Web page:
This image represents a complex apparatus such as might have been used in the Miller Urey experiment.
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The Miller Urey Experiment
In the 1950's, biochemists Stanley Miller and
Harold Urey, conducted an experiment which demonstrated that several
organic compounds could be formed spontaneously by
simulating the conditions of Earth's early atmosphere
They designed an
apparatus which held a mix of gases similar to those found in Earth's
early atmosphere over a pool of water, representing Earth's early ocean.
Electrodes delivered an electric current, simulating lightning, into the
gas-filled chamber. After allowing the experiment to run for one week,
they analyzed the contents of the liquid pool. They found that several
organic amino acids had formed spontaneously from inorganic raw materials.
These molecules collected together in the pool of water to form coacervates.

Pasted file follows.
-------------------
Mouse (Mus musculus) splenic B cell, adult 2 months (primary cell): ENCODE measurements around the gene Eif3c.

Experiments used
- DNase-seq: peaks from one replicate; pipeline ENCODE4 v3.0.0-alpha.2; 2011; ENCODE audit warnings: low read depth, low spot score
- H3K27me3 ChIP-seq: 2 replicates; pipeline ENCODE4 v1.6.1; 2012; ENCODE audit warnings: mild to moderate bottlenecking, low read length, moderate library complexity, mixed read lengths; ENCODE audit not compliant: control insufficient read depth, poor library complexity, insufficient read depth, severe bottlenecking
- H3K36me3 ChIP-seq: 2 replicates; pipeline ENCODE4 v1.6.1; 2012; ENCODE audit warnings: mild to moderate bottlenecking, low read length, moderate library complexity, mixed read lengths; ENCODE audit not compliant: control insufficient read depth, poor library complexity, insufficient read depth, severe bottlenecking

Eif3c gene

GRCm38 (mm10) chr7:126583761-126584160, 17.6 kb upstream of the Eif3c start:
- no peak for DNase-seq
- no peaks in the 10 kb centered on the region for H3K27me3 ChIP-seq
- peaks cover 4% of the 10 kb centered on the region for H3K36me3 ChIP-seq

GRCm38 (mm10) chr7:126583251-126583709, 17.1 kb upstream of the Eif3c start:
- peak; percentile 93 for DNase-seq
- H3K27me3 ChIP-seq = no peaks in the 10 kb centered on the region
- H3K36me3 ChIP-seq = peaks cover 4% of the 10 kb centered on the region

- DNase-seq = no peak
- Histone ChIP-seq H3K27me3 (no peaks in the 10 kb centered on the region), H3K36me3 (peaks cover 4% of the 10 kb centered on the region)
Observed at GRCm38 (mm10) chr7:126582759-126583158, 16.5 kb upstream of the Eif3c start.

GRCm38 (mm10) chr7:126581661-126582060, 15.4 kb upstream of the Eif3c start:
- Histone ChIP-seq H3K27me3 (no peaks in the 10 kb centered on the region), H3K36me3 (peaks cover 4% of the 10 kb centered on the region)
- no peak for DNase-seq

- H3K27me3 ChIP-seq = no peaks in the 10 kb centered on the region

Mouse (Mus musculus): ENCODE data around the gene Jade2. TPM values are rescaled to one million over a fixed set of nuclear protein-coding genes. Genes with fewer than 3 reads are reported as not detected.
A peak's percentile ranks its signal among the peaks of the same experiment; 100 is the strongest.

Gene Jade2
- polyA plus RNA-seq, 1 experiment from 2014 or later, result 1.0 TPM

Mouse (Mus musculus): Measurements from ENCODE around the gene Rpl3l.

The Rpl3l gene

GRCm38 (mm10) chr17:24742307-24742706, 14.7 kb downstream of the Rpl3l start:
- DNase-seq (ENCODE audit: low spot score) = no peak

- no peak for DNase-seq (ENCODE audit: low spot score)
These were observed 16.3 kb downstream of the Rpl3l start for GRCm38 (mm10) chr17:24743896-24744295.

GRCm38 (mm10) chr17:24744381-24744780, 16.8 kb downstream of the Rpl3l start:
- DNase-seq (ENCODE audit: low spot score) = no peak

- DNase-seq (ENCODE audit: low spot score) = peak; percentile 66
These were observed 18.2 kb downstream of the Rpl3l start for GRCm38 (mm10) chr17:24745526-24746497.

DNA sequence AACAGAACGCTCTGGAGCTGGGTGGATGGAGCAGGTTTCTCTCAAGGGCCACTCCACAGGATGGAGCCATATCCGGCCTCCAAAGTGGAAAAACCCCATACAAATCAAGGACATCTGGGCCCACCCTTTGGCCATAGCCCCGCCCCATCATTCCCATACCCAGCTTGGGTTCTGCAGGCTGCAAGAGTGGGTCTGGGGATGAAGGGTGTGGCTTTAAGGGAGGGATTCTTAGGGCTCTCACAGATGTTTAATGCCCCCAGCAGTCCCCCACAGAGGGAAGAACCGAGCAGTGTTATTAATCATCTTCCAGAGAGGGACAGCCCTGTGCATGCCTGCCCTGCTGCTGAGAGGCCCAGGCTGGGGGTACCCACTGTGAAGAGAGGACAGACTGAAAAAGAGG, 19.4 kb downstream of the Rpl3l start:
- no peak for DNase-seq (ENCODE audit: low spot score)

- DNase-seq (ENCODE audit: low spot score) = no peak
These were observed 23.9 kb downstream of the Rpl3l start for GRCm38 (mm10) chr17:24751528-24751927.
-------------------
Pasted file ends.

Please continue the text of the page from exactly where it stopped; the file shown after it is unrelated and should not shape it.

Their experiments, along with considerable geological, biological, and
chemical evidence, lends support to the theory that the first life forms
arose spontaneously through naturally occuring chemical reactions.
However, there are still many skeptics of this theory who remain unconvinced.
British astrophysicist, Fred Hoyle, compares the likelihood of life
appearing on Earth by chemical reactions "as equivalent to the
possibility that a tornado sweeping through a junkyard might assemble a
Boeing 747 from the materials therein".
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